Stockholm Away from Home- Sweden 16/48

Stockholm is perfect for a weekend visit. It’s not so big that you are unable to see much of it, but at the same time it boasts charming adventure across every bridge.

Spread across 14 islands, Sweden’s capital and Scandinavia’s largest city is known as the Venice of the North. Aquatic views are nearly impossible to avoid from any area. The only downside of all the water is the chilling winds that blow unimpeded over them.

The best way to warm up is the traditional coffee break, Fika. Grab a friend, a coffee, and one of the many Swedish pastries and relax in one of Stockholm’s many fiks (cafes). Probably the most famous Swedish culinary export is the Smörgåsbord, the buffet-style of serving. It’s pretty common nowadays, but it was so revolutionary when it was introduced to the world in 1939 that it is called a “Swedish table” in multiple languages.

The city boasts many museums for every interest type. As a history fan, I checked out the Museum of Medieval Stockholm and the Royal Palace. The first is great for people who like their history interactive. The second is for people who like their history a little more pretentious.

Pictured here is the French-born queen Desiree Clary, who wished she was queen of literally anywhere else so hard that she didn’t even bother going there for over 10 years after her marriage. The picture on the right is of her in Sweden, but it had to be faked because she wasn’t there.

Sweden’s best feature is its colors. I went in fall, which only magnified the rainbow. Even in the dismal, shortening daylight, wandering the streets offered contrasting views of oranges and verdigris. If nothing else, wander the quiet streets of this northern jewel. But bring a sweater.

 

Iceland: An Adventure of Extremes

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Every adventurer, both armchair and real, dreams of exploring the island wilderness of Iceland: a country formed by volcanoes and hardened by near-Arctic winds. There’s nothing like paying for gravel insurance, getting the keys, being forbidden to ford rivers and setting out on your self-made Viking adventure. But travelers be warned: Iceland is a harsh, unforgiving landscape with rough roads, harrowingly steep climbs, and manual transmissions. While the casual tourist can certainly see and enjoy the best of the island, only the most intrepid get to experience the hard-earned thrill of freedom on Iceland’s open roads.

Gullfoss Number

Iceland is heart-breakingly gorgeous. Looking back through my pictures I feel a sharp tug, a yearning to return. Everyone who Iceland touches and tortures with her icy fingers leaves something behind with them. And thinking of that forgone lover brings pain and longing. I spent eight unwashed days and nights in a small car on the side of roads of various levels of paving. Wrapped in a wool blanket I tried to get as much sleep as possible during the three hour not-quite-night and awoke with aching bones to cruel but beautiful sunrises. Could I have just bitten the bullet and paid for a hotel? Sure. But that wasn’t the adventure Iceland had in mind for me and I wouldn’t have gotten to experience this:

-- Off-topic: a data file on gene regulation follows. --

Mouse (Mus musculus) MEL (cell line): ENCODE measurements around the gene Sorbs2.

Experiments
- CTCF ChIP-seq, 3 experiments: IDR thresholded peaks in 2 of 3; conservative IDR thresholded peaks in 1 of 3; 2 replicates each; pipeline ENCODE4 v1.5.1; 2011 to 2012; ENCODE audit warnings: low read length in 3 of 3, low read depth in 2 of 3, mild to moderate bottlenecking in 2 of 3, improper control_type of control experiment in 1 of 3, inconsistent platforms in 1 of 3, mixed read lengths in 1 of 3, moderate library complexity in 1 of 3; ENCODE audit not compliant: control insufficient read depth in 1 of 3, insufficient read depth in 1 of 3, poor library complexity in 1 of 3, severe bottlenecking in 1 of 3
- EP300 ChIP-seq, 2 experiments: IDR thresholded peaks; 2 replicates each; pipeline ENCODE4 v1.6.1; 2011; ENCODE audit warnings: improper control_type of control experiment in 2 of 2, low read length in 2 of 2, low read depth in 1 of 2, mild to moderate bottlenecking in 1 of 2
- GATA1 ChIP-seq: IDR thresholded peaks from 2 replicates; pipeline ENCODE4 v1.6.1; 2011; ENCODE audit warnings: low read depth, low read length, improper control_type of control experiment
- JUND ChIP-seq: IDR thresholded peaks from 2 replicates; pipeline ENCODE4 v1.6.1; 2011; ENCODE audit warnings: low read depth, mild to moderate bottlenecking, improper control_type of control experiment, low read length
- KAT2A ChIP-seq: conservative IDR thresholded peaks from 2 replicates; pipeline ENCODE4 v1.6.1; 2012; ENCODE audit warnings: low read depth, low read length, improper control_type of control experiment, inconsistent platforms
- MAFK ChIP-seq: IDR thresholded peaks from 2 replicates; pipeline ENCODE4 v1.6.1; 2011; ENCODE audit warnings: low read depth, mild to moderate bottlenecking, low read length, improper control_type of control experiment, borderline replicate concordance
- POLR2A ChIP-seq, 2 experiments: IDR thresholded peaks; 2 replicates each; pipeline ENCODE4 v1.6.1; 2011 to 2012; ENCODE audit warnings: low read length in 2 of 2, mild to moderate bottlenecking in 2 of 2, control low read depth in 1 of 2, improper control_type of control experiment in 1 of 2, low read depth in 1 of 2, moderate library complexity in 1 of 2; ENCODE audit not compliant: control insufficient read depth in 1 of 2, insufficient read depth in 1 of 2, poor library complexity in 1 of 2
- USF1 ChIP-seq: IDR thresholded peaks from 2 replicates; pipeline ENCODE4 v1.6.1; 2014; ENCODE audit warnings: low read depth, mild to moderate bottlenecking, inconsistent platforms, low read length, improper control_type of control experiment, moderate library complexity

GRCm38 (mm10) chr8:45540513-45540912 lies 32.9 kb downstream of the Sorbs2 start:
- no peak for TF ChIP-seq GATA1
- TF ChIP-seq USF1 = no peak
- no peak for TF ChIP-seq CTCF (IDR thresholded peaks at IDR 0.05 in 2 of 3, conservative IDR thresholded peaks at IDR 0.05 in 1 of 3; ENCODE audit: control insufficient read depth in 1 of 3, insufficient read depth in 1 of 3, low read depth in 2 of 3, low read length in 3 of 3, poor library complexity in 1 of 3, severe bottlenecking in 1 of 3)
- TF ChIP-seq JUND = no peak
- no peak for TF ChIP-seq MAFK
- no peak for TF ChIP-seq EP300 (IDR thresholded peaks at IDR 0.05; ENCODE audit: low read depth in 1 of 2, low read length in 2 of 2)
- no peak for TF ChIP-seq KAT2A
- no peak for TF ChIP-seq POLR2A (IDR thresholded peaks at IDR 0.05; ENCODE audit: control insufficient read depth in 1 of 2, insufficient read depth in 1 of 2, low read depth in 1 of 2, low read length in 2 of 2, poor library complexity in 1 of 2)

Glacier

Or this:

Thingvellir

Sunshine is a rare treat on Iceland. Usually the world is clouded in a haunting mist. A fickle beauty like Iceland never keeps it weather the same for long meaning rainbows are not an uncommon sight.

Iceland is a land of extremes. From the hot geothermal pools of Geysir and Namafjall…

…to the literally glacial lakes of Jokulsarlon and Fjallsarlon.

Jokulsarlon

 

Even Iceland’s fauna range wildly. Húsavik on Skjálfandi Bay is the best place on Iceland to hop on a whale ship and catch a frigid glimpse of the gentle giants.

Humpback whale at Husavik

Icelandic horseDon’t forget its famous domestic horses, a particular breed adapted to the harsh near-arctic country. At many places along the Ring Road you can stop and greet these hardy and friendly beasts.Icelandic Horses

 

 

 

 

The entire country is filled with the calls of various seabirds. None more famous than the hilariously cute puffin. Unfortunately, their season in Iceland is short, only in the summer for roosting before they head south for the colder months. Sea bird at Latrabjorg

But the real masters of the island are the sheep. They roam their pastures and the cliffs with impunity. While exploring along the road, be careful, you’re in their territory.

Sheep field

You can never really know what to expect on the fickle beauty of Iceland. Every few minutes along its roads you will be greeted by magical vistas, nearly to the point of ruining every other destinations. But through your memory and camera you can take a little part of Iceland’s adventure with you in exchange for a little bit of yourself. There simply isn’t enough space here to describe it. Go find it yourself!